Massive opposition research file on Romney hits Internet, likely from 2008 McCain campaign
If you think you’ve already heard everything there is to know about Mitt Romney, think again. A 200-page document that appears to be Sen. John McCain’s entire 2008 election-year opposition research file on the former Massachusetts governor hit the Internet with a vengeance Tuesday evening. And it’s an eye-opener.
The file explores everything from the assessed value of Romney’s house (“$3.162 million”) to his views on the Boy Scouts’ ban of homosexuals (“publicly opposed … in 1994 and 2002 campaigns”). It was made public Tuesday on the social media website Buzzfeed, although it appears to have been accessible online for two months.
The document, given the name “The Romney Book,” was viewed less than 100 times on the page where it was originally uploaded by its anonymous leaker on November 11.
Neither McCain nor his former presidential campaign staffers have authenticated the untitled document, and McCain’s recent endorsement of Romney makes that highly unlikely. Still, the file is comprehensive enough — even by Washington, D.C. opposition-research standards — to suggest that it was assembled as a tool to counter a Romney candidacy on a national scale. And the news articles it references stop late in 2007.
After a four-page introduction and timeline of Romney’s personal and professional life, the file’s next six pages cover what the authors called “top hits.” The last six pages are an appendix describing a “Boston Video Archive.”
The biggest portion consists of a detailed and heavily sourced exploration of Romney’s evolving positions on social issues (22 pages), economic issues (21 pages) and domestic policy (48 pages).
A 33-page section details his business record at Bain Capital, and 16 pages cover political issues that the authors believed can be exploited against Romney.
Another 11 pages are devoted to his “flip-flops.”
Read the Romney file:
The extensive research on Romney’s business history includes many snippets and quotations from news stories that are no longer available online or have disappeared behind newspaper paywalls, making the file a likely gold mine for Romney’s political rivals this year.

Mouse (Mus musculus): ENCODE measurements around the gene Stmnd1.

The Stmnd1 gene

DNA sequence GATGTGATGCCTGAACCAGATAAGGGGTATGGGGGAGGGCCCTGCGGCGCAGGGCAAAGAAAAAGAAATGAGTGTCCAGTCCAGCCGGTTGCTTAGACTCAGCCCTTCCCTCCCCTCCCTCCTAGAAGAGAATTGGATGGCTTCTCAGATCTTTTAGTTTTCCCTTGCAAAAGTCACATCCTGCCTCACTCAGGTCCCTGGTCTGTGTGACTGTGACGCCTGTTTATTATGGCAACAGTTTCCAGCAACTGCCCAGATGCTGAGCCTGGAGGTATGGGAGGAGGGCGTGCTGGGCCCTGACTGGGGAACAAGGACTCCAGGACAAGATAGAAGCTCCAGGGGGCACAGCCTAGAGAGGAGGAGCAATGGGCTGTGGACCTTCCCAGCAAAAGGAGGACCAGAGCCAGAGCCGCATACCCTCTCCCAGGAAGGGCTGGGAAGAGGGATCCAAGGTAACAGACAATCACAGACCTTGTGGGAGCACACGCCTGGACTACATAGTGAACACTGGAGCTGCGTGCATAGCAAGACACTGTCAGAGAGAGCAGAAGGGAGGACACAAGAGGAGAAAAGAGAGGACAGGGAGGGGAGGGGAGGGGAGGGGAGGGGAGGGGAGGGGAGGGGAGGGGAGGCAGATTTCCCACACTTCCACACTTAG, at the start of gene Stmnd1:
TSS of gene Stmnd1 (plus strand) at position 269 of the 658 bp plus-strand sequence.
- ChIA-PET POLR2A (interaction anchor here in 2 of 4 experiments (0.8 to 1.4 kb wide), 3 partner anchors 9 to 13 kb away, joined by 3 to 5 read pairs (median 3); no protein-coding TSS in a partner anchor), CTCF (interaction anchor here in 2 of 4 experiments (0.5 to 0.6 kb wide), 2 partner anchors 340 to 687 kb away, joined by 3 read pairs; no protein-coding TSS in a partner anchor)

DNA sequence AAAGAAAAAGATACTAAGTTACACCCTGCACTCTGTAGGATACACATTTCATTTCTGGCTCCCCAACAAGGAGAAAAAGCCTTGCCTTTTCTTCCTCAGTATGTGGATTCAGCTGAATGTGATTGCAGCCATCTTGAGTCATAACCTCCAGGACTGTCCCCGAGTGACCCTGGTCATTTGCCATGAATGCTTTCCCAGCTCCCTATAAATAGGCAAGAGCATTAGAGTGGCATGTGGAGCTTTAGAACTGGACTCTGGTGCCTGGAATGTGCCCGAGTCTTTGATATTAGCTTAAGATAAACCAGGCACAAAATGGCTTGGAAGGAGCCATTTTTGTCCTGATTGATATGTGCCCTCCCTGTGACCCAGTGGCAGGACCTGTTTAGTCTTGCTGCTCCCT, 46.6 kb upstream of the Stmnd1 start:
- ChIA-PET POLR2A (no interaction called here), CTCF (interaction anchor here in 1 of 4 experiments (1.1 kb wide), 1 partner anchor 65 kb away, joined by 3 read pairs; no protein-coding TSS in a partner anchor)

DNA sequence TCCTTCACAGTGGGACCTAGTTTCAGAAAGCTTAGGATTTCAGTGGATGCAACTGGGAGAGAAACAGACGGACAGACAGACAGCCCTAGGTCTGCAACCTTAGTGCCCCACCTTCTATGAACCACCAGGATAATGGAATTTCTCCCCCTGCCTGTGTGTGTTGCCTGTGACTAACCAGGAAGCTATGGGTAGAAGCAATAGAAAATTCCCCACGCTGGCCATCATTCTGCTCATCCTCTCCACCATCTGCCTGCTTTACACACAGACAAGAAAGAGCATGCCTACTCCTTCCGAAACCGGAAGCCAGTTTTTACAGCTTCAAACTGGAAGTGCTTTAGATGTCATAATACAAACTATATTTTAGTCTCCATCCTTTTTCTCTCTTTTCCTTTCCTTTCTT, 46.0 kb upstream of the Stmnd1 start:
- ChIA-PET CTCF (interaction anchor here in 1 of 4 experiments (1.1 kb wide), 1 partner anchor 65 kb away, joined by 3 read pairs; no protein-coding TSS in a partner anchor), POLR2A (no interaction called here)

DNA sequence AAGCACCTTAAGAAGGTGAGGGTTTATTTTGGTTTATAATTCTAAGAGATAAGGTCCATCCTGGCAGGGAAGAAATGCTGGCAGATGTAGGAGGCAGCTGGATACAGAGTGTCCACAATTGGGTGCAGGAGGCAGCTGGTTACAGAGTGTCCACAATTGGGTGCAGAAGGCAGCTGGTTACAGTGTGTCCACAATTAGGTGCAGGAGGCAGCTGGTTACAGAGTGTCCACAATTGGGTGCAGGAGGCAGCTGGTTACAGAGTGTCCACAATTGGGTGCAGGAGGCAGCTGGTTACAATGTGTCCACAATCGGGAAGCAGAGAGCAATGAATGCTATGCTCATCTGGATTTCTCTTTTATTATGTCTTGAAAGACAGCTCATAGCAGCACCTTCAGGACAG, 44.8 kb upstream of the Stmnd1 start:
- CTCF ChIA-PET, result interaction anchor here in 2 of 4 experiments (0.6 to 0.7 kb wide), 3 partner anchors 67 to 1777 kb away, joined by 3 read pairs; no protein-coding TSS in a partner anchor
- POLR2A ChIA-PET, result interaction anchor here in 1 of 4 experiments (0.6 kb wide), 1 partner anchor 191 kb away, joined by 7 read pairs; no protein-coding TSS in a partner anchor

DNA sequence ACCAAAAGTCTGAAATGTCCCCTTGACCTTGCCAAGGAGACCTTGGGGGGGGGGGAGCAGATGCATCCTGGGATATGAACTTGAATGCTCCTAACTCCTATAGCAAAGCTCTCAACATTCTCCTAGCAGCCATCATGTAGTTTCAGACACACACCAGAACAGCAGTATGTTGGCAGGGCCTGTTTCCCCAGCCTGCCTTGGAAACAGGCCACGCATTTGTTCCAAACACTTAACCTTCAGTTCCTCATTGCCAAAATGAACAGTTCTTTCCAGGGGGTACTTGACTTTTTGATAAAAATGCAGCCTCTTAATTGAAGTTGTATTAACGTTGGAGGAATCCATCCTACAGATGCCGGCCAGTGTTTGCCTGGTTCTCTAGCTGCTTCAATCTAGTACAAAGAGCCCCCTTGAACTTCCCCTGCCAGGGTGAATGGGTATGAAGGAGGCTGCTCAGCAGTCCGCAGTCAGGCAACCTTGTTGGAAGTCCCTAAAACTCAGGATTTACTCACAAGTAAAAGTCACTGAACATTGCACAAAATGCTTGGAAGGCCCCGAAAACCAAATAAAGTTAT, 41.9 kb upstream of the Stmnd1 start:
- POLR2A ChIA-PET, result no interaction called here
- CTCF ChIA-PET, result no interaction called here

For instance, a 1991 Boston Globe article explored how Bain “cultivated a mystique around the secretive firm, which was once dubbed ‘the KGB of consulting.’ Partners didn’t carry business cards and referred to clients by code names. … And it inculcated in the recruits such a sense of mission that young consultants became known as Bainies, a reference to the Unification Church’s Moonies.”
Citing a 1994 Globe article, the file concludes that “Romney used Drexel Burnham junk bonds to finance [a] 1988 leveraged buyout, right around the time SEC [Securities and Exchange Commission] officials were taking formal action against the company.”
In a followup article cited in the file, the Globe reported that Romney and another Bain Capital partner “defended their decision to hire Drexel before the SEC suit — at a time when rumors of the investigation were rife on Wall Street — as well as after the suit was filed.”
The dossier also explores the history of Bain’s business transactions related to Ampad, Maytag, Haier Group, and seven other companies that were subjects of Bain takeovers.
In the section covering Romney’s political liabilities, the document’s authors note his praise for Hillary Clinton during a 1998 event where he declared, “Hillary Clinton is very much right, it does take a village.” They also explore his support for former Salt Lake City mayor Rocky Anderson, who returned the favor by running an ad in which he said, “Take it from this liberal Democrat. If you want an amazing leader, vote for Mitt Romney.”
The authors also allege that Romney “opposed [Newt Gingrich’s 1994] Contract with America without even reading it.”
The video library, if it still exists, includes undated footage of Romney describing his position on assault-weapon bans as the “same as [Sen. John] Kerry and [the late Sen. Ted] Kennedy.”
In another video clip described in the file, Romney outlines a position on illegal immigration that closely approaches a recommendation for amnesty. “[T]hose who are here contrary to the law should seek to establish legal residence,” the document claims he said, “and if they do so, I’d be delighted to provide support.”
One tape, filed under the heading “awkward moments” is summarized by noting Romney’s observation that the Harlem Globetrotters basketball team has trouble making touchdowns.
In another, the document’s authors claim, Romney had this pearl of wisdom: “I thought becoming rich and famous would make me happy. Boy, was I right.”
David is The Daily Caller’s executive editor. Follow him on Twitter